Sudden warming over Antarctica to prolong Australia drought
SYDNEY, Sept 13, 2019 (BSS/AFP) – A rare phenomenon causing “the strongest
Antarctic warming on record” is set to deliver more pain to dought-stricken
Australia, scientists said Friday.
The unusual event, known as “sudden stratospheric warming”, started in the
last week of August when the atmosphere above Antarctica began heating
rapidly, scientists at Australia’s Bureau of Meteorology said in a report.
“The Bureau of Meteorology is predicting the strongest Antarctic warming
on record, likely to exceed the previous record of September 2002,” it said.
The upper atmosphere above the South Pole has heated up from close to
minus 70 to about minus 25 degrees Celsius, bureau climatologist Andrew
Watkins told AFP.
“It has leapt up more than 40 degrees warmer than normal in the course of
three weeks,” he said.
Watkins said the uncommon occurrence was not believed to be linked to
The occurrence is triggered by a mix of “disturbances” in weather patterns
closer to the ground, he added.
Sudden stratospheric warming is common in the northern hemisphere but has
only been recorded on one other occasion, in 2002, in the southern
“It can warm quite rapidly if it gets the right influences, or right
pulses, from down below caused by big weather systems at the surface or air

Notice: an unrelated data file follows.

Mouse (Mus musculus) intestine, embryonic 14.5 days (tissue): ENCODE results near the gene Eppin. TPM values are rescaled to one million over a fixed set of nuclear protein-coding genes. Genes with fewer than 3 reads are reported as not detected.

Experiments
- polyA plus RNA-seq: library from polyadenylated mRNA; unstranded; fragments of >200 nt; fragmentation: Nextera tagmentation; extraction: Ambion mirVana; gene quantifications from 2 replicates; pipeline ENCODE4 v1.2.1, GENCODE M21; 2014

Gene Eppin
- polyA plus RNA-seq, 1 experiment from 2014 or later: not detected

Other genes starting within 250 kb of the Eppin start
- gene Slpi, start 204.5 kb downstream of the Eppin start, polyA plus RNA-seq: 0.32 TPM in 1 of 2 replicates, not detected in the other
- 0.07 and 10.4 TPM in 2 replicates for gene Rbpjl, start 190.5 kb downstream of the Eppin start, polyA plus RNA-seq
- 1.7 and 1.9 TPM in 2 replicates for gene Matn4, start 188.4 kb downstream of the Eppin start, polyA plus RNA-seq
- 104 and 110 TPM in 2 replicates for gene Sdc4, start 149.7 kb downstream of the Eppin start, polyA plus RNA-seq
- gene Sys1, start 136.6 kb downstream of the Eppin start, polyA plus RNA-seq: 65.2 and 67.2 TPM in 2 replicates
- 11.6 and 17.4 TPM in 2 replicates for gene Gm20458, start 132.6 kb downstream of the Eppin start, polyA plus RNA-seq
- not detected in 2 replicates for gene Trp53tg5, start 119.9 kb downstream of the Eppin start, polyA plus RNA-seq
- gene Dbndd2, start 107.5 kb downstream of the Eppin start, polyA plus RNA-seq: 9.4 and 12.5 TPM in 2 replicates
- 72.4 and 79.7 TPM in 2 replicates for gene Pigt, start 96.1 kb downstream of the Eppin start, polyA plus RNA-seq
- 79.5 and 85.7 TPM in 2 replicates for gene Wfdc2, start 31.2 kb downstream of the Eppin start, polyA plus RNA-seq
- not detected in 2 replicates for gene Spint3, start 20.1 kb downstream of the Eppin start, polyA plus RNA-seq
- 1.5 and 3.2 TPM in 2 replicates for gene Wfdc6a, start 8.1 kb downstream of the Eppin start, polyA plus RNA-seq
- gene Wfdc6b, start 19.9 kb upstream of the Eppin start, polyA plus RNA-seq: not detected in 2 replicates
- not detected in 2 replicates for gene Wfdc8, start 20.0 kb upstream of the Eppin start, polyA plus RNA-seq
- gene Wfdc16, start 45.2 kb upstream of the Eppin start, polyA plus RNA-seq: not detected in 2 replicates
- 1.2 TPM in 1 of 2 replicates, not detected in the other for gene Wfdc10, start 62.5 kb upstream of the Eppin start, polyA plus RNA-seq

hitting mountain ranges a certain way,” Watkins said.
The rapid warming slows down westerly winds spinning in the upper
atmosphere above the South Pole until they move to the surface.
The winds track northwards until they are over Australia, blowing
eastwards across the dry centre to New South Wales and Queensland states,
which are currently struggling through one of the driest periods on record.
“You start getting more winds from central Australia, from the desert and
less winds from the ocean, so they tend to have drier, warmer conditions in
New South Wales and Southern Queensland,” Watkins said.
The impacts of the Antarctic event in Australia will start to arrive in
the coming weeks, and be particularly felt in October before the weather
pattern is expected to break down in December or January.
The east of Australia has been battling hundreds of bushfires in recent
weeks, in an unusually early start to the season.